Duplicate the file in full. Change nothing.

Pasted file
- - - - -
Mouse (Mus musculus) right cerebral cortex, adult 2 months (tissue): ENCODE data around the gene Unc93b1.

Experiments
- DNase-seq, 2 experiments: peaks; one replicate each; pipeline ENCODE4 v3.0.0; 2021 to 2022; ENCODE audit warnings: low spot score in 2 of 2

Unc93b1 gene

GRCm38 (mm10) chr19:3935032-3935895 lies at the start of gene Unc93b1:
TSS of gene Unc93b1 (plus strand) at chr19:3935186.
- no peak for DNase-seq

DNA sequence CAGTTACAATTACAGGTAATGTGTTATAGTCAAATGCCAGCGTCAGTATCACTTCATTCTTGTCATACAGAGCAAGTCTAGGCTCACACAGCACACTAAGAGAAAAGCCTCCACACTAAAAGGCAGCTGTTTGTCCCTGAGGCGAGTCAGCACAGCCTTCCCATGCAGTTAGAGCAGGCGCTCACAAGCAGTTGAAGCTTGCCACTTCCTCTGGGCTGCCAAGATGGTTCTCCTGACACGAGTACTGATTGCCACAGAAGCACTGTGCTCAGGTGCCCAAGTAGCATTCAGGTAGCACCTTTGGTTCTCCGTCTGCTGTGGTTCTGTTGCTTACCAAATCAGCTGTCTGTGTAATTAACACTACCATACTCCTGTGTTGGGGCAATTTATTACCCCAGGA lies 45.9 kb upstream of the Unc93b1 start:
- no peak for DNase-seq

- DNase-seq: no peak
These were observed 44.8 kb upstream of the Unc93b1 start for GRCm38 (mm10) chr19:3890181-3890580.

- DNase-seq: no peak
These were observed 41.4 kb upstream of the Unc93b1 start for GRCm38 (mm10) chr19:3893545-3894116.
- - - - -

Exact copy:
Mouse (Mus musculus) right cerebral cortex, adult 2 months (tissue): ENCODE data around the gene Unc93b1.

Experiments
- DNase-seq, 2 experiments: peaks; one replicate each; pipeline ENCODE4 v3.0.0; 2021 to 2022; ENCODE audit warnings: low spot score in 2 of 2

Unc93b1 gene

GRCm38 (mm10) chr19:3935032-3935895 lies at the start of gene Unc93b1:
TSS of gene Unc93b1 (plus strand) at chr19:3935186.
- no peak for DNase-seq

DNA sequence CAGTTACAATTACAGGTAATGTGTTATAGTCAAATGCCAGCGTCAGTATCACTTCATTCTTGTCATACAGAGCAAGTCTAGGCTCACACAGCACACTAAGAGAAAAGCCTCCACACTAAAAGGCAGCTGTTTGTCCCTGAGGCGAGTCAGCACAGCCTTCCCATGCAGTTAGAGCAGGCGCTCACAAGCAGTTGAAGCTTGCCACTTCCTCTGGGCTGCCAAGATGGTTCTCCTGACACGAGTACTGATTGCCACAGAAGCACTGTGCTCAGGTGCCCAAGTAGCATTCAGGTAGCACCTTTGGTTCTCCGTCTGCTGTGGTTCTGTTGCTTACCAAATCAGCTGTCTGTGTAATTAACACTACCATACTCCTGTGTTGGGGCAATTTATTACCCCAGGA lies 45.9 kb upstream of the Unc93b1 start:
- no peak for DNase-seq

- DNase-seq: no peak
These were observed 44.8 kb upstream of the Unc93b1 start for GRCm38 (mm10) chr19:3890181-3890580.

- DNase-seq: no peak
These were observed 41.4 kb upstream of the Unc93b1 start for GRCm38 (mm10) chr19:3893545-3894116.